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BYU’s offensive line made a statement in team’s first Big 12 win

At 4-1, the Cougars need two more victories to be bowl eligible

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Brigham Young Cougars offensive lineman Connor Pay (70) signals a first down during a practice on March 10, 2023.

Brigham Young Cougars offensive lineman Connor Pay (70) signals a first down during spring football practice at the Indoor Practice Facility in Provo on March 10, 2023.

Ryan Sun, Deseret News

Imagine you are Connor Pay.

The giant BYU offensive lineman has spent about a month listening to folks question the heart of his teammates on the offensive line. They’ve wondered if they’re tough enough, mean enough, coached enough. Wondered why BYU’s run game has been left wanting, ranked among the worst in the country.

Fast forward to today.

Pay and his teammates are 4-1 with wins over Arkansas and Cincinnati. The Bearcats lost to BYU Saturday night 35-27 in the Cougars’ first Big 12 home game.

Pay and Company wanted to make a statement. And nothing speaks louder than a win — no matter how you get one.

But you could see the desire to win with how Pay and his mates up front started the game on BYU’s first possession.

It was freshman LJ Martin to the left for 7. Martin up the middle for 2. QB Kedon Slovis on an option keeper for 3. Back to Martin for a 13-yard gain. Then yet another tote by Martin that gained three. Right after that, Miles Davis came in and gained a yard.

Run? Here’s the run.

Although that drive ended up in a punt, it was a point maker. BYU rushed the ball six times for 29 yards or an average of 4.8 per attempt. That’s not too shabby.

It all came against a defensive front that BYU offensive coordinator Aaron Roderick said before the game was the best they’d faced so far this season.

Heading into a week off when the Cougars can lick wounds, self-scout and do more work, BYU’s run attack still needs some work, no question. And Pay will continue to hear all about it.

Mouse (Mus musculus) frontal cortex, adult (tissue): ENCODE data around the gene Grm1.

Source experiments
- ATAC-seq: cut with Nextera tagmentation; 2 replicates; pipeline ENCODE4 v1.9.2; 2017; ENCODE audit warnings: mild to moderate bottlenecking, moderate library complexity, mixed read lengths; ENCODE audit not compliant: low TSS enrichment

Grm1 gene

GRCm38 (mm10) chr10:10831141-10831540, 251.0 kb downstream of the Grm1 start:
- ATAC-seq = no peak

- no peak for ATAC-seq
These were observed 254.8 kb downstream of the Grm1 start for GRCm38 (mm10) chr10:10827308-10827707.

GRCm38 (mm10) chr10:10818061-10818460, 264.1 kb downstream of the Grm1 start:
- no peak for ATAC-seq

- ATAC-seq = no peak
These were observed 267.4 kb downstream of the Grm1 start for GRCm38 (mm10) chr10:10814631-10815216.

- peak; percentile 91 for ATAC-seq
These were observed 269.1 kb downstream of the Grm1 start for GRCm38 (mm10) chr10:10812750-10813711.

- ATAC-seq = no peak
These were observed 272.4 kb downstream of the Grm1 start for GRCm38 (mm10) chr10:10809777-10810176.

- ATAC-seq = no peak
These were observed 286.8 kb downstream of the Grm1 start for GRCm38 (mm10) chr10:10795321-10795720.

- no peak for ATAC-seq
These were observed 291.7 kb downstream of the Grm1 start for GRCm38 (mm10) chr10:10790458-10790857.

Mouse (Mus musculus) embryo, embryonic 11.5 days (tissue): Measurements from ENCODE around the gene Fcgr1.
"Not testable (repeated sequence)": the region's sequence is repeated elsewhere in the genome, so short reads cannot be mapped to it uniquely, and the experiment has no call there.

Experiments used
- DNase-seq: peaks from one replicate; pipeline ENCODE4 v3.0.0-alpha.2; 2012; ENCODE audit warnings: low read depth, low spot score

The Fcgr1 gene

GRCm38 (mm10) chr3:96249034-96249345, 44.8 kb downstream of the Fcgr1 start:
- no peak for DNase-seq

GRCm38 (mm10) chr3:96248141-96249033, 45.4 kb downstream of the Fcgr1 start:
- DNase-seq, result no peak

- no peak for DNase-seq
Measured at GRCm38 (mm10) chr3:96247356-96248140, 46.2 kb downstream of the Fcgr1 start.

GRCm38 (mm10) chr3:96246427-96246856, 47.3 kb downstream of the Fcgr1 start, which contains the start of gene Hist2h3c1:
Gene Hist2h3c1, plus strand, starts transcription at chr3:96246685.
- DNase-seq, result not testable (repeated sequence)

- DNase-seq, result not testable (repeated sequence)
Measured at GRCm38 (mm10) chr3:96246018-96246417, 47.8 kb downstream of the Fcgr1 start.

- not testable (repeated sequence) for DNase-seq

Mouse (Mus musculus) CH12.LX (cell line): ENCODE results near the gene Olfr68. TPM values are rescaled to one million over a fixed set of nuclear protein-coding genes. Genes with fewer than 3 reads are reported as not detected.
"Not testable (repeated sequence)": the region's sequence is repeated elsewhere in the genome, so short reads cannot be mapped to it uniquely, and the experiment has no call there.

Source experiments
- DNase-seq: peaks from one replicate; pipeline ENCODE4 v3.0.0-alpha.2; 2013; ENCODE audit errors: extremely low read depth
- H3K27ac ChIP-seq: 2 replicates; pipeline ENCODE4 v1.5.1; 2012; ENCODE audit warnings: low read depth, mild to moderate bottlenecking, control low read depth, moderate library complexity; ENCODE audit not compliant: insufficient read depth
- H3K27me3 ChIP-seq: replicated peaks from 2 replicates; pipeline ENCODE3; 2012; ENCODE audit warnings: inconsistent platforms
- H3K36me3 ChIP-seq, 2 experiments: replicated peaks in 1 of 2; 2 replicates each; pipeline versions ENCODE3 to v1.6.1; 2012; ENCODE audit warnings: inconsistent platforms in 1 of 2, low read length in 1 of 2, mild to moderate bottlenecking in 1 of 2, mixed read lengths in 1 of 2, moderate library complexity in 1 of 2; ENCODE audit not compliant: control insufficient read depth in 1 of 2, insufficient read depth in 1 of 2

The doubters will philosophize, analyze and resurrect statistics. I’ve been among the throng of critics.

But the fact is that Friday night in LaVell Edwards Stadium, Martin scored on touchdown runs of 29 yards and 1 yard. He had 16 carries for 66 yards, a couple of them wasted plays when BYU was running out the clock late on a final possession. That’s a 4.1 average per carry. Davis had 4 carries for 17 yards, a 4.3 average.

The point being, BYU ran effectively enough against a tough defense to score 14 points on the ground.

That’s a pretty efficient run game — although the totals were not past the 100-yard mark.  

Cincinnati’s QB Emory Jones led the Bearcats in rushing with 94 yards on 14 carries.  He was a third-down machine and the best weapon Cincy had.  

But he never scored a touchdown in the game.

Which would you rather have?

One of the more amazing things about BYU’s first-ever Big 12 win was how many yards and points were produced on fewer plays (84 to 53) and less time of possession (35:01 for Cincinnati and just 24.59 for BYU).

Of course, BYU received two turnovers, converting both into scores, the highlight being Jakob Robinson’s pick-six in the first quarter to give BYU a 7-0 lead.

Pay, one would imagine, would take efficient scoring over bigger numbers, any day,

Criticism welcome.

Thing is, that very weird first half of offense by BYU, you know, the one that led to a lot of head-scratching, absolutely led to Slovis moving 82 yards on three plays in 36 seconds to take the halftime lead on a TD pass to Darius Lassiter.

As Gomer Pyle would say, “Surprise, surprise.”

Then Slovis unholstered the gun in the second half and Cincinnati had a hard stopping him.

“The fact that we scored that many points on that few plays means that we probably had some explosive plays,” said BYU head coach Kalani Sitake. “But we also need to possess the ball, convert some first downs, and get some drives going. Defensively, we also need to get off the field and get some stops. I’m glad we were able to force some turnovers and turnovers on downs. I’m happy that we won, but we also have room to improve and get better.”

And that’s the big take-away from BYU’s first Big 12 win and 4-1 record heading into a needed break for two weeks.

The Cougars can play much better. They have yet to put together their best effort.

Yielding almost 500 yards to Cincinnati? Well, that’s an issue glossed over by BYU gaining two turnovers on that pick-six and a muffed punt that set up another score.

But that’s football.

BYU has a lot of work to do to get better and fix some warts. Kansas proved what can be achieved with turnovers and mistakes by an opponent, as did the Bearcats.

Sitake’s team will need it with Texas, Oklahoma, West Virginia and Texas Tech on the horizon.

You get the feeling Pay can’t wait.